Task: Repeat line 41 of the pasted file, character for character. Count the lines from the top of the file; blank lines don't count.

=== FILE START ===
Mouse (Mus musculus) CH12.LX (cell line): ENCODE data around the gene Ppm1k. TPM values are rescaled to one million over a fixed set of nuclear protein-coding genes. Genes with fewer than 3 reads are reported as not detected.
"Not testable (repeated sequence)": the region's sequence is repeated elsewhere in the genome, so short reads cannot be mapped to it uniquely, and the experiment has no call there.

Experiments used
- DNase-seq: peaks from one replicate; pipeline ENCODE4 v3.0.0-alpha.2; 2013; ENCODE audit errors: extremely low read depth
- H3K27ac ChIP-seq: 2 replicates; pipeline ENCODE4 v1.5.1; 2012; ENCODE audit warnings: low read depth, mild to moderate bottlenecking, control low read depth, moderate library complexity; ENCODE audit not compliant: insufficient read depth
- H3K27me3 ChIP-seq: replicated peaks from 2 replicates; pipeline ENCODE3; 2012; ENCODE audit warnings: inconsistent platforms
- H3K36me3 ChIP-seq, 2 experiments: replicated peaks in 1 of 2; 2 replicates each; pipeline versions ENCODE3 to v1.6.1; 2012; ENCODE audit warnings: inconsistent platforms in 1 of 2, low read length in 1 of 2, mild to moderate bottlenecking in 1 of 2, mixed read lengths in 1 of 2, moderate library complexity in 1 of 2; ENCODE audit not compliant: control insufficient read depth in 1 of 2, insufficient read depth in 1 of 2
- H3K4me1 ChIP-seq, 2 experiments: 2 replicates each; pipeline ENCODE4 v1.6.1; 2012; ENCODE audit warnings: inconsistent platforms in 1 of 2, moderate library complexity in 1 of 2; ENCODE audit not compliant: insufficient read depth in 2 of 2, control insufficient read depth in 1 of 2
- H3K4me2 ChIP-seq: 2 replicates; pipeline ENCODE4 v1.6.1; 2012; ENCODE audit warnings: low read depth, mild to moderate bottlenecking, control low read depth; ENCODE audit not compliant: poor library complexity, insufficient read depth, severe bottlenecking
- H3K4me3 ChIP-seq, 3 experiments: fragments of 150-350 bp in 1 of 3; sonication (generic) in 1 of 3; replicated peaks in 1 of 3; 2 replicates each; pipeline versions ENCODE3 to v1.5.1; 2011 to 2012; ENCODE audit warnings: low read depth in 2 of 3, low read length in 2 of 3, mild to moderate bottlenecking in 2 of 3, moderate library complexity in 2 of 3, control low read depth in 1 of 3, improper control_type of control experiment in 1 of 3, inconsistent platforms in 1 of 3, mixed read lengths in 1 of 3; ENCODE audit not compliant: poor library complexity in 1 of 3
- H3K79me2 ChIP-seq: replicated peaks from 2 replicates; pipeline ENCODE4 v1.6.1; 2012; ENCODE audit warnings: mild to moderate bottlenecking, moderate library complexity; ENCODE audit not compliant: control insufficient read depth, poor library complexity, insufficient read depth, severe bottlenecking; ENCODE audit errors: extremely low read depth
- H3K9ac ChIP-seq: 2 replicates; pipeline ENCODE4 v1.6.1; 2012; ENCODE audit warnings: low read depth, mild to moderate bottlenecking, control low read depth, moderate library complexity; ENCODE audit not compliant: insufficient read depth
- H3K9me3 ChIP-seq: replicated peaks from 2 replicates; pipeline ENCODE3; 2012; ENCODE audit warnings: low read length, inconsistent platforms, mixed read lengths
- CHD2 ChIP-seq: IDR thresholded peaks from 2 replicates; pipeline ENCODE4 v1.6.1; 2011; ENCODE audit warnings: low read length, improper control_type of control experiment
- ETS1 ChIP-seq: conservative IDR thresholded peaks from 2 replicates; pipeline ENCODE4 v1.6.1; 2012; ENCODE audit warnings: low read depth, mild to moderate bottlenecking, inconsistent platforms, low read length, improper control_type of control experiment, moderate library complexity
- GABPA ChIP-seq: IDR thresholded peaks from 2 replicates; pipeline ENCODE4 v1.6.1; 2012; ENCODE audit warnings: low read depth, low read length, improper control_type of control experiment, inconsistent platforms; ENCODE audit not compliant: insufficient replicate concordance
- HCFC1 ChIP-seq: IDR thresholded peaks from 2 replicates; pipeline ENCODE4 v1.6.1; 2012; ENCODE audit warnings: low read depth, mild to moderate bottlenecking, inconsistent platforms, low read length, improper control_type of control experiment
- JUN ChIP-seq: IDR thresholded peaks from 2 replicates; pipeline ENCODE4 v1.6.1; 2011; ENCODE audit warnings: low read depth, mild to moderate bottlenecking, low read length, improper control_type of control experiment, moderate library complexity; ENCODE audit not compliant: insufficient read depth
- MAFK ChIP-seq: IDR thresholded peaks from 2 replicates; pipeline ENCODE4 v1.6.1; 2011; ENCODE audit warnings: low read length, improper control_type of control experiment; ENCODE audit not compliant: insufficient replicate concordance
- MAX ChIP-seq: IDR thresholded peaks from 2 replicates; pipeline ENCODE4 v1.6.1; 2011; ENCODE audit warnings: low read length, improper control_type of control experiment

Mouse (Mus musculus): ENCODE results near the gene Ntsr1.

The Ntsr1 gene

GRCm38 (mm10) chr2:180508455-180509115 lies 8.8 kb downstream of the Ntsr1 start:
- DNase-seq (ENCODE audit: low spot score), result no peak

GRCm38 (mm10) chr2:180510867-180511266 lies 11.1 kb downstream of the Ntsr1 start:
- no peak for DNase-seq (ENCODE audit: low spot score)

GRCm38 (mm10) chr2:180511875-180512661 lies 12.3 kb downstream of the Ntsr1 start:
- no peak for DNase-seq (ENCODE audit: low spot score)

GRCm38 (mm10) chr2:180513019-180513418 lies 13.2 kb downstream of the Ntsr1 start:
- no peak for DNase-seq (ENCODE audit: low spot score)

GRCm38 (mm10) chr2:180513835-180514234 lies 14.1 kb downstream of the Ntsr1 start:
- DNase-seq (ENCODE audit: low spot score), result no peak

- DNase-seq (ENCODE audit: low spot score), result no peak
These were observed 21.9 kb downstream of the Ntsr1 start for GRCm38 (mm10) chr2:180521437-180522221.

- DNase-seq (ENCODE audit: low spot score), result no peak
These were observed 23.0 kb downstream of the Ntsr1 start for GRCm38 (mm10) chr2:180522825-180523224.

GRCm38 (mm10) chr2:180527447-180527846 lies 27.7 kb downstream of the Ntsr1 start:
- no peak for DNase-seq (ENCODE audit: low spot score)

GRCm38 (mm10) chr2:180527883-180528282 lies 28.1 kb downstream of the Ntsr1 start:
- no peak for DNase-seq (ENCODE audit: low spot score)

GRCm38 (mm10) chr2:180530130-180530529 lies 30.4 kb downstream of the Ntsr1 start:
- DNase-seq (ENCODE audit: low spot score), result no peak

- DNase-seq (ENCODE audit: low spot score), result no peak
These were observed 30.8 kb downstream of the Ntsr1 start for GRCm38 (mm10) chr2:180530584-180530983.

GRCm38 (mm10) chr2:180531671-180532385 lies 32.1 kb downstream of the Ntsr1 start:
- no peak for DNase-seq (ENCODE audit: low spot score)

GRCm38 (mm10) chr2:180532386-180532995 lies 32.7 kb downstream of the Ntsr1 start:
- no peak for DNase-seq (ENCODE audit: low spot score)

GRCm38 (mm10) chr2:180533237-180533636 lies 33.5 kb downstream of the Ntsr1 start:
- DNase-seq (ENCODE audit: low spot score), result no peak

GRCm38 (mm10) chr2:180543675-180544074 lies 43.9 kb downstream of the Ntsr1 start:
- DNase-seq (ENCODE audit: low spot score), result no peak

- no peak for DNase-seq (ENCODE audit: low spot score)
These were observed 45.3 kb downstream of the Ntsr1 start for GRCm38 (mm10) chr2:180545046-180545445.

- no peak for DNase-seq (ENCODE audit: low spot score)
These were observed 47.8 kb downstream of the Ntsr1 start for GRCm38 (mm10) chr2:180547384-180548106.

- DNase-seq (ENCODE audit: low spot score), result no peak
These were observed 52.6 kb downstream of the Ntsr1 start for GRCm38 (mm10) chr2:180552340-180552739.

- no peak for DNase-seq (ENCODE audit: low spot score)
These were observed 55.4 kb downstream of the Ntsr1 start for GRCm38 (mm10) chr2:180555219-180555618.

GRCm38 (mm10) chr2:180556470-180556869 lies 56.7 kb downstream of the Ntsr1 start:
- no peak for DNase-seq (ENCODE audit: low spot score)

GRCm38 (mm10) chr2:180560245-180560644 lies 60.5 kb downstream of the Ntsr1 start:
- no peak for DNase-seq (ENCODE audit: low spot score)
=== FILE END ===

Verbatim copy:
GRCm38 (mm10) chr2:180530130-180530529 lies 30.4 kb downstream of the Ntsr1 start: